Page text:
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Private credit growth may exceed the Central Bank projections of 13.5 percent for 2018 by a significant margin if the agriculture sector recovers this year, according to Hatton National Bank PLC (HNB), Sri Lanka’s second largest private lender by assets.
“Certainly can make a difference going from 13.5 percent to 17 or 18 percent, if it (agriculture output) does increase substantially,” HNB Managing Director/CEO Johnathan Alles said.
He was responding to a question directed at him over how the credit would expand after four seasons of agricultural disruption due to droughts, at HNB Investor Forum 2018.
The Central Bank is targeting a private credit growth of around 15 percent and managed to maintain the target with a growth of 14.7 percent in 2017 with tighter monetary policy, after credit grew at a pace exceeding 20 percent in 2016 despite the droughts during the two years.
Alles said that the companies that have agriculture produce buyback programmes with farmers would borrow more to finance the buyback programmes this year, while other related industries too would increase borrowings due to increased activity.
With farmers having more disposable income in their hands, they would also go for more financing for consumption-related expenditure, according to him.
“It’s not probably what the (Central Bank) governor and others want to hear but it’s not something that we would be concerned about as long as the finances go to the right areas for the development of the country,” Alles said.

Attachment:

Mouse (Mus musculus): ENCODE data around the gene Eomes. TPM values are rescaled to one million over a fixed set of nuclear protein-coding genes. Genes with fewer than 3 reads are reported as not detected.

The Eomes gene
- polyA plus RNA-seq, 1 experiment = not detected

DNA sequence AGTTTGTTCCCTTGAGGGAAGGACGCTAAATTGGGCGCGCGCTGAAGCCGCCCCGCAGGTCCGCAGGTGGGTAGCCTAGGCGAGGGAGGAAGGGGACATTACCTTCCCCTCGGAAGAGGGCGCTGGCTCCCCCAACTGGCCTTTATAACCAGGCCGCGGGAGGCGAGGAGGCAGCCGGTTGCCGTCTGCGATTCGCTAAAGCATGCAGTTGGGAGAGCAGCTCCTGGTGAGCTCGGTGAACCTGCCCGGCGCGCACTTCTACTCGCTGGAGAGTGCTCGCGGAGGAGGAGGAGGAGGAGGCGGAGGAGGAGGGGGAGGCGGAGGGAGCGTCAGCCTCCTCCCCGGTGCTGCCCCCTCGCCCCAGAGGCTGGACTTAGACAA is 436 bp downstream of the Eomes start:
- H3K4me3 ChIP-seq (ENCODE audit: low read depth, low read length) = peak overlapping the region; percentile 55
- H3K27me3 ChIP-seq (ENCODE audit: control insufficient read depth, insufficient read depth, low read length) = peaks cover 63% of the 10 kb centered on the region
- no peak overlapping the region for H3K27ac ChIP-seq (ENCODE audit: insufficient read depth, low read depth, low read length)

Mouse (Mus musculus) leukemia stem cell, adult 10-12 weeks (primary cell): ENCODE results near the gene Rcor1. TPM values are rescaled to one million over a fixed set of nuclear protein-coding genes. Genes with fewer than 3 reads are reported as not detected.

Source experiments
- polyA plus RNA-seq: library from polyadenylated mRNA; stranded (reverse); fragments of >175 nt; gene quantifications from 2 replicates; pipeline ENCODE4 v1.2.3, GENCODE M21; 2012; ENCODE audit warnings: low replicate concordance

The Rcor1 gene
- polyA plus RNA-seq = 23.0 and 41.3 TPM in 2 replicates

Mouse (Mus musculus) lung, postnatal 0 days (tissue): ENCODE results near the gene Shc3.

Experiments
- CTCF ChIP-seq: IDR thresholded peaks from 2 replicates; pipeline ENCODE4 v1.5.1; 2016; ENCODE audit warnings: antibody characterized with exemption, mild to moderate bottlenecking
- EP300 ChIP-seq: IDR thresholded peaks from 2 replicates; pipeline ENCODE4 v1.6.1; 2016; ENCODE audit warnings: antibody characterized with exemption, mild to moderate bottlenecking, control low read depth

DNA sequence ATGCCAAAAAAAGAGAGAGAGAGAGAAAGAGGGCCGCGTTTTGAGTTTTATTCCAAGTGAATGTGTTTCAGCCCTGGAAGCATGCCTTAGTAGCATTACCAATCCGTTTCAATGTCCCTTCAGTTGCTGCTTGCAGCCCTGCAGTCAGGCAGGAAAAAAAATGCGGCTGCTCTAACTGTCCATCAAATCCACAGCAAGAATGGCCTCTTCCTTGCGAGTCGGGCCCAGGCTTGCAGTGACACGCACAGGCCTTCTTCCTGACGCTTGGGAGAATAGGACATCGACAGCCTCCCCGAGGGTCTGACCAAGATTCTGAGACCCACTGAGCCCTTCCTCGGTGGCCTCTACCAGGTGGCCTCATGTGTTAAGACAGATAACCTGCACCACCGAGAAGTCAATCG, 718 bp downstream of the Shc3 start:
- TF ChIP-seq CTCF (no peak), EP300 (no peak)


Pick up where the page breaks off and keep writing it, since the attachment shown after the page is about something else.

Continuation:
He added that if there is no impetus from the agriculture sector, industry credit growth would remain below 15 percent, while the bank would continue to grow above the industry average this year, backed by agriculture and non-agriculture loans and specifically some projects which are now seeking funding after the end of the elections last month.
HNB Chief Strategy Officer Rajive Dissanayake was of the view that if a private credit boost does originate from the agriculture sector, it would be one off and not cause the Central Bank to increase rates, since inflation is expected to remain benign this year.
“The only reason why the Central Bank may opt not to loosen monetary policy is due to external interest rates,” he said.
Monetary tightening in advanced economies was the reason why the Central Bank decided not to cut rates during the last Monetary Board meeting, in order to prevent capital flight from Sri Lanka to instruments in such markets, despite inflation and credit growth indicators pointing towards a rate cut.
Alles however opined that if speculation present among some analysts over the external situation and the quantum of future government borrowing turn out to be true, market interest rates may go up by around 100-200 basis points over the next 12 to 24 months.
This is despite the Central Bank denouncing such speculation earlier this month. Following the Central Bank’s statement on the issue, at least two banks increased their fixed deposit rates starting last week.
However, Alles said that HNB does not have any plans to increase its rates at the moment.